Hearers, Doers and John 17

“A new command I give you: Love one another. As I have loved you, so you must love one another. By this everyone will know that you are my disciples, if you love one another.”  John 13:34-35

Question: For Jesus-followers is correct doctrine, the ‘right’ belief, aka: proper theology, more important than Christ-like behavior?

My encounters with believers at every level informs me that dogma generally trumps behavior — that checking all the correct boxes in the doctrinal inventory guarantees an E-ticket into The Kingdom more surely than how we treat (love) our fellow man.  Yup, the Pharisees beat the heck out of the Samaritans in every annual Faith Bowl.  At least that’s how I’ve perceived believers around me talking and behaving — not just in person but in books and blogs as well.  Seems to me there are far more “hearers” of the word than there are “doers” (James 1:22).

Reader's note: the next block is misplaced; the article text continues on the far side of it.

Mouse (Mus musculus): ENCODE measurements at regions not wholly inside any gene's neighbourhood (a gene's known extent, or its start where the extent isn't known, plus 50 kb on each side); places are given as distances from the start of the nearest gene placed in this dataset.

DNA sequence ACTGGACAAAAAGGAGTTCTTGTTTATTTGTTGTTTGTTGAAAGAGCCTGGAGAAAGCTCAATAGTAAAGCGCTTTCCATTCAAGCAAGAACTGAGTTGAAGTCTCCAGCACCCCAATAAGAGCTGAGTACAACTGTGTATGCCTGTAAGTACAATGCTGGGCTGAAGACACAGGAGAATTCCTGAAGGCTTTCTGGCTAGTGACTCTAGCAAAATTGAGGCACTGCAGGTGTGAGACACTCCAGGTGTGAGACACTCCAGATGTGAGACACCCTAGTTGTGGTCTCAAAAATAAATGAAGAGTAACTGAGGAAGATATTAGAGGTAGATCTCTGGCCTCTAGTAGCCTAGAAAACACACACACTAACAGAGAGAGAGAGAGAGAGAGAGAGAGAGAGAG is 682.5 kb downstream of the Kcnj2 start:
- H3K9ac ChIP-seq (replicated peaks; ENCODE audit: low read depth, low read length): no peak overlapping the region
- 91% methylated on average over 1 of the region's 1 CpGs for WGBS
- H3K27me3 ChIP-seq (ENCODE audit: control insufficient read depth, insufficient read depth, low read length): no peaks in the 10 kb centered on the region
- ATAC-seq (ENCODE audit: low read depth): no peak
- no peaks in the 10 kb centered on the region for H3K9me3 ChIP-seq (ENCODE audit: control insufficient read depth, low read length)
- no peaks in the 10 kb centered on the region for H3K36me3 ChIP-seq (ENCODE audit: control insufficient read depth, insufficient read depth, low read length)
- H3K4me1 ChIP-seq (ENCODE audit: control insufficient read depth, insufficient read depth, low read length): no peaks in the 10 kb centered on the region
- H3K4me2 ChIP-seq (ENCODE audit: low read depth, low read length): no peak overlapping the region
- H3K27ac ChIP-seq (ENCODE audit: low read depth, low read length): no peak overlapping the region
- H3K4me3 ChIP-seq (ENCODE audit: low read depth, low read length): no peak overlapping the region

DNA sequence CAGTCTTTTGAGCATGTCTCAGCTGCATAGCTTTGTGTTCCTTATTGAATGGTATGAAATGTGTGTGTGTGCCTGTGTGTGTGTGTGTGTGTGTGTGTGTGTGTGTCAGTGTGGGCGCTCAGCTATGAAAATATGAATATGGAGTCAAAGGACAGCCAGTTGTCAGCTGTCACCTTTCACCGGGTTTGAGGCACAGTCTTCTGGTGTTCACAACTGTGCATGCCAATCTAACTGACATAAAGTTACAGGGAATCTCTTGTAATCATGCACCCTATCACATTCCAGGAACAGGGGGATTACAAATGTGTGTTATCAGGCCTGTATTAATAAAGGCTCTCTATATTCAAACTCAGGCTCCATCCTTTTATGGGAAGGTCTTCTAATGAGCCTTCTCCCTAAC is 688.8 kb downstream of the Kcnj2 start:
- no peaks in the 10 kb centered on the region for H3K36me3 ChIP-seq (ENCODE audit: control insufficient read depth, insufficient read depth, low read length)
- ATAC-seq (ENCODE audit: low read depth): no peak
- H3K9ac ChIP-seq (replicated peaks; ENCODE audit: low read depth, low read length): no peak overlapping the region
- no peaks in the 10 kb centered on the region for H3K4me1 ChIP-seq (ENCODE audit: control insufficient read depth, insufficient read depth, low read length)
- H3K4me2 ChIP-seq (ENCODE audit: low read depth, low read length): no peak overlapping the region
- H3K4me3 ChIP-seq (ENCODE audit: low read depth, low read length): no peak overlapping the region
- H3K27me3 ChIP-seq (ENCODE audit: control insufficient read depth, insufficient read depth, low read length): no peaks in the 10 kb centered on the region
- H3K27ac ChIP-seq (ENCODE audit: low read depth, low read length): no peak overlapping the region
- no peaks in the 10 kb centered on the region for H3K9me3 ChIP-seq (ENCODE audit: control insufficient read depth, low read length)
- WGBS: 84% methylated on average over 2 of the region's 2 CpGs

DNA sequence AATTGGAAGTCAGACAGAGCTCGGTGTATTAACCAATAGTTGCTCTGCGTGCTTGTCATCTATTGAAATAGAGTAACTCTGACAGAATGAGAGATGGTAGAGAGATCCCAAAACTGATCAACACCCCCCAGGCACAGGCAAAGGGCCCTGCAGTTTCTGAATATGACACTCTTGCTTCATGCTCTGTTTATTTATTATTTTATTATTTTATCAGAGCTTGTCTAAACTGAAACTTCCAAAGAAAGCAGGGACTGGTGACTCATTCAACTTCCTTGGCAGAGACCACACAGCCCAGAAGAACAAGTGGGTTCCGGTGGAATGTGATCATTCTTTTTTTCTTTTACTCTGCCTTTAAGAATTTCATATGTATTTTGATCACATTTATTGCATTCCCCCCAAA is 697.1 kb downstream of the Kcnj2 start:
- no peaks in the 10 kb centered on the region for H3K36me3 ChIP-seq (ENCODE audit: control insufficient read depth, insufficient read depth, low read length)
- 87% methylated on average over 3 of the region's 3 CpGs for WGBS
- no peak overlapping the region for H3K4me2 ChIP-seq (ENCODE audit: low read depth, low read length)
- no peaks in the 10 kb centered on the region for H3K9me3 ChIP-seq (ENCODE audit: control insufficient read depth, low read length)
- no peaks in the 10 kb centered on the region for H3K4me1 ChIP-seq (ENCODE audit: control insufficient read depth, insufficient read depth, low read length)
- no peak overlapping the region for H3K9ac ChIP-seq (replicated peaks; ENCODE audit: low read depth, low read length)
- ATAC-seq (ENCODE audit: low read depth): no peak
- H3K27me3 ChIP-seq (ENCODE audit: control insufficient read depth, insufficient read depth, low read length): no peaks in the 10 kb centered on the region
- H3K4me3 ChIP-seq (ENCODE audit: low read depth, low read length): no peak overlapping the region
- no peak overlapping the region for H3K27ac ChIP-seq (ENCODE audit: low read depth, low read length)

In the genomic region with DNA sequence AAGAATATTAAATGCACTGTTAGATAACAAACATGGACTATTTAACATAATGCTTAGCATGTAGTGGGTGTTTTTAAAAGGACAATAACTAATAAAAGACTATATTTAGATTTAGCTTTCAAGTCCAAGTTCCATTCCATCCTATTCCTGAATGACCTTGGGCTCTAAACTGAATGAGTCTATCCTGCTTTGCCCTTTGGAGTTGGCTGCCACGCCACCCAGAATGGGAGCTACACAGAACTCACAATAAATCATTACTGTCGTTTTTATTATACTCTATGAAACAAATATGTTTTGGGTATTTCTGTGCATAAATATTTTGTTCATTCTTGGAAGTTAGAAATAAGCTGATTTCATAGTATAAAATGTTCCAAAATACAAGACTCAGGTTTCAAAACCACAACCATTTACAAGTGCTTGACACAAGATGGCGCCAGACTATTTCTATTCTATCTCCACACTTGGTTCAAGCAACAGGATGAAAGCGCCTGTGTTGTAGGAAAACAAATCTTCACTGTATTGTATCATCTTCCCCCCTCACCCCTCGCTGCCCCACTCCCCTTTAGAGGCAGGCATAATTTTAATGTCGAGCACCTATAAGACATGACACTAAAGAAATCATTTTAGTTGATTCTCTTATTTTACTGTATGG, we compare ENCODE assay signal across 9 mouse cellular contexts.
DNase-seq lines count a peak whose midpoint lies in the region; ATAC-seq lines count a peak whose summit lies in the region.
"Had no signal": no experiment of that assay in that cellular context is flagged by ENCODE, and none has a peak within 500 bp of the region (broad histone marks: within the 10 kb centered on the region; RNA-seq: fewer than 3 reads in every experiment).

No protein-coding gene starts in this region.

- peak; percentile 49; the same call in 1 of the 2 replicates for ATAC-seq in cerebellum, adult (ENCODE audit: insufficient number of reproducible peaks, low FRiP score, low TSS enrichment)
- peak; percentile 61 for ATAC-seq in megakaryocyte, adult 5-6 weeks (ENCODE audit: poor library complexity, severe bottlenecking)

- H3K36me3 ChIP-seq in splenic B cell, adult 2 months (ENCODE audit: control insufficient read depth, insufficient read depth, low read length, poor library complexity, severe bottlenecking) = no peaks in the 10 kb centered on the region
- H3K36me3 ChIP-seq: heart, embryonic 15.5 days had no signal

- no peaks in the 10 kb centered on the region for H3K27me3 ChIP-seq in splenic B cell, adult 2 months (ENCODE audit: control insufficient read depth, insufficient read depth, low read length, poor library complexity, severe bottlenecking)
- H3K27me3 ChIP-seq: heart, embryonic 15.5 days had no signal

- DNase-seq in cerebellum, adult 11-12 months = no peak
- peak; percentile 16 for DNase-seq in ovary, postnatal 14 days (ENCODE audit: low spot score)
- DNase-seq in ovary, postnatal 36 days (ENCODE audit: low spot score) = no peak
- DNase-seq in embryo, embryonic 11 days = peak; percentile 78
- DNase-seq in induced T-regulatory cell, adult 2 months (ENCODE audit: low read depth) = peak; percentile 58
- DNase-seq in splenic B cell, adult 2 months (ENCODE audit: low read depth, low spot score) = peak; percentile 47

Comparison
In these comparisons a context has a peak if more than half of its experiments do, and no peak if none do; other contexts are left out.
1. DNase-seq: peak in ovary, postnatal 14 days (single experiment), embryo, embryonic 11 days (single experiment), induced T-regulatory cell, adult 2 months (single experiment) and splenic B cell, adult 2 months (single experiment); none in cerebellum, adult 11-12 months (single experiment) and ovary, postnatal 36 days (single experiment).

For me the chasm between belief and behavior was highlighted about two years ago following a split in my home church.  It started innocently enough. One of the members in our men’s group threw out a question for discussion: What is the Gospel? His intent seemed to be for each of us to share what we personally thought was the essence of God’s good news.

Some thought it was strictly the forgiveness of sins — that Christ died for our sins. Others took a broader view. They maintained that the good news was also inclusion in God’s Kingdom and gradually being conformed to being more like Jesus, etc. They did not disagree that that forgiveness of sins was majorly important but just maintained that there was even more to the good news.